subscriber experience. This is a more common VoLTE scenario and will require an IMS core architecture to provide a Service
Consistency and Continuity (SCC) framework to manage sessions as they move between the core network, LTE network and
the third-party GSM network.
Fortunately for Company A, Sonus SIP core elements are designed to transition seamlessly into an IMS architecture (see
fi gure 5), fulfi lling key functions within the IMS core as follows:
>
The Sonus SBC 5200 which, as an Access SBC, provides SIP interoperability between the IMS and LTE networks and can
serve multiple, additional roles within the IMS architecture including:

Proxy Call Session Control Function (P-CSCF)

Access/Core Border Gateway Function (A/C-BGF)

Access Transfer Control Function (ATCF) and IMS Access Gateway (IMS-AGW) for voice call continuity

Emergency CSCF (E-CSCF) for E911 and other emergency services
>
The Sonus ASX Feature Server, which can be converted into a Telephony Application Server with a simple software
upgrade to support:

The IMS Service Control (ISC) interface to the Serving CSCF (S-CSCF)

Integration with the IMS core

The Sh interface to the Sonus ADS database or, if desired, for migration to a Home Subscriber Server (HSS) database
>
The Sonus SBC 9000, which can be upgraded via software to serve the roles of:

Media Gateway (MGW) and Media Gateway Controller (MGCF)

Interconnect Border Control Function (I-BCF) and Interconnect Border Gateway Function (I-BGF)
>
The Sonus PSX Centralized Routing and Policy Server, which can be upgraded to serve the Border Gateway Control
Function (BGCF) between the IMS core and the circuit-switched GSM network
>
The Sonus SGX Signaling Gateway, which would continue to act as an interconnect device to the SS7 network with no
upgrade required
In addition, Sonus works with partners to bring in the necessary IMS pieces for a best-of breed solution including:
IMS-SIP
Non-IMS
SIP
IMS-SIP
E-UTRAN
IMS SIP
IMS SIP
For Throtting and
DOS attack
ATC/AGW,
P-CSCF, C/A-BGF
LTE to 2G/3G
Network
SG GW PDN GW
MME
HSS
HSS
PCRF
BGCF
PSTN
SIP
MGCF/MGW and
I-BCF/I-BGF
SGX2K
Media Server
I-CSCF
S-CSCF
SCC AS
TAS AS
Sonus IMS Core
IP Cloud
TDM Cloud
EPC
GSM
BSC/BTS
MSC
ISUP or BICC
or SPI-I
HLR SMSC
3rd Party
Mobile CS
Core
Figure 5 – Sonus IMS Core with VoLTE via LTE network (fi xed) and Third-Party
GSM Network (mobile)
>
Radisys Convedia Media Server
>
Service Consistency and Continuity Application Server
(SCC AS)
>
Interrogating CSCF (I-CSCF)
>
Serving CSCF (S-CSCF)
Tying.It.All.Together:.Sonus.Global.Services
Over the years, Sonus Global Services has developed best practices for the effective migration of communications networks
that take into account network planning and architecture, subscriber data migration , SBC migration and other key technical
considerations. Sonus Network Migration Services are designed to help service providers seamlessly move legacy systems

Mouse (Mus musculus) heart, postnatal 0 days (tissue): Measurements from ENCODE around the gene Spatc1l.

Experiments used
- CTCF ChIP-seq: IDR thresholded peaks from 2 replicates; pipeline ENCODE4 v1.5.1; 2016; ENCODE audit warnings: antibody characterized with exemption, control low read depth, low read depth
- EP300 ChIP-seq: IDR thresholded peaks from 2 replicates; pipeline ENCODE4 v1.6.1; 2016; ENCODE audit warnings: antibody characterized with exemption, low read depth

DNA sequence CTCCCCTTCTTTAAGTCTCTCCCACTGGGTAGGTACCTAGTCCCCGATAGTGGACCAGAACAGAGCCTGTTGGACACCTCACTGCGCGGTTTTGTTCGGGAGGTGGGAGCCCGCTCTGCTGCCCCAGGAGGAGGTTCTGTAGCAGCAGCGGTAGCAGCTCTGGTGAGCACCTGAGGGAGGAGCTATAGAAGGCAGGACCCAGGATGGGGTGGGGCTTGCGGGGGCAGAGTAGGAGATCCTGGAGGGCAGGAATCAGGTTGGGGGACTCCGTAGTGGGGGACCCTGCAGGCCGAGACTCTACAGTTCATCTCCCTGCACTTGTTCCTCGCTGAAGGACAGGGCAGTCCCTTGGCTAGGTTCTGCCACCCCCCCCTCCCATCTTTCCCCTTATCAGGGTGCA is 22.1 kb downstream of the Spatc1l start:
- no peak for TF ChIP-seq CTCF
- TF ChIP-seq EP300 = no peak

onto new platforms and quickly reach ROI-driven milestones. Each migration engagement is led by a senior Sonus engineer
and backed by a world-class team of network engineers with specialized skills in network design, subscriber and trunk
migration, PSTN signaling interconnection and network security.
Sonus Network Migration Services include:
>
Subscriber data migration, integration and configuration
>
Risk management rollback procedures
>
Signaling, gateway ad call routing design modifications
>
Legacy equipment provisioning modifications
>
SS7/C7 signaling link installation and migration
>
Class 3/4/5 trunk installations and migration
Conclusion
Sonus Networks provides a cost-efficient and seamless migration path from WiMAX to LTE networks through its unique SIP
core architecture. By leveraging existing Sonus SIP core network elements, service providers can protect their investments in
hardware, architecture and internal skill sets. In addition, the Sonus solution allows service providers to have more flexibility
with their LTE deployment including:
>
The ability to run WiMAX and LTE networks in tandem using the service consistency features of the Sonus ASX server
>
A secure border between the LTE and SIP core networks via the Sonus SBC 5200
>
A simple, seamless migration from SIP core to IMS core that supports Service Consistency and Continuity.
The content in this document is for informational purposes only and is subject to change by Sonus Networks without notice. While reasonable efforts have been made in the preparation of this publication
to assure its accuracy, Sonus Networks assumes no liability resulting from technical or editorial errors or omissions, or for any damages resulting from the use of this information. Unless specifically
included in a written agreement with Sonus Networks, Sonus Networks has no obligation to develop or deliver any future release or upgrade or any feature, enhancement or function.
Copyright © 2012 Sonus Networks, Inc. All rights reserved. Sonus is a registered trademark, GSX9000, SBC 5200, SBC 9000, PSX, SGX2000 and ASX are trademarks of Sonus Networks, Inc.. All other
trademarks, service marks, registered trademarks or registered service marks may be the property of their respective owners.
Printed in the USA 05/12 WP-1163 Rev. B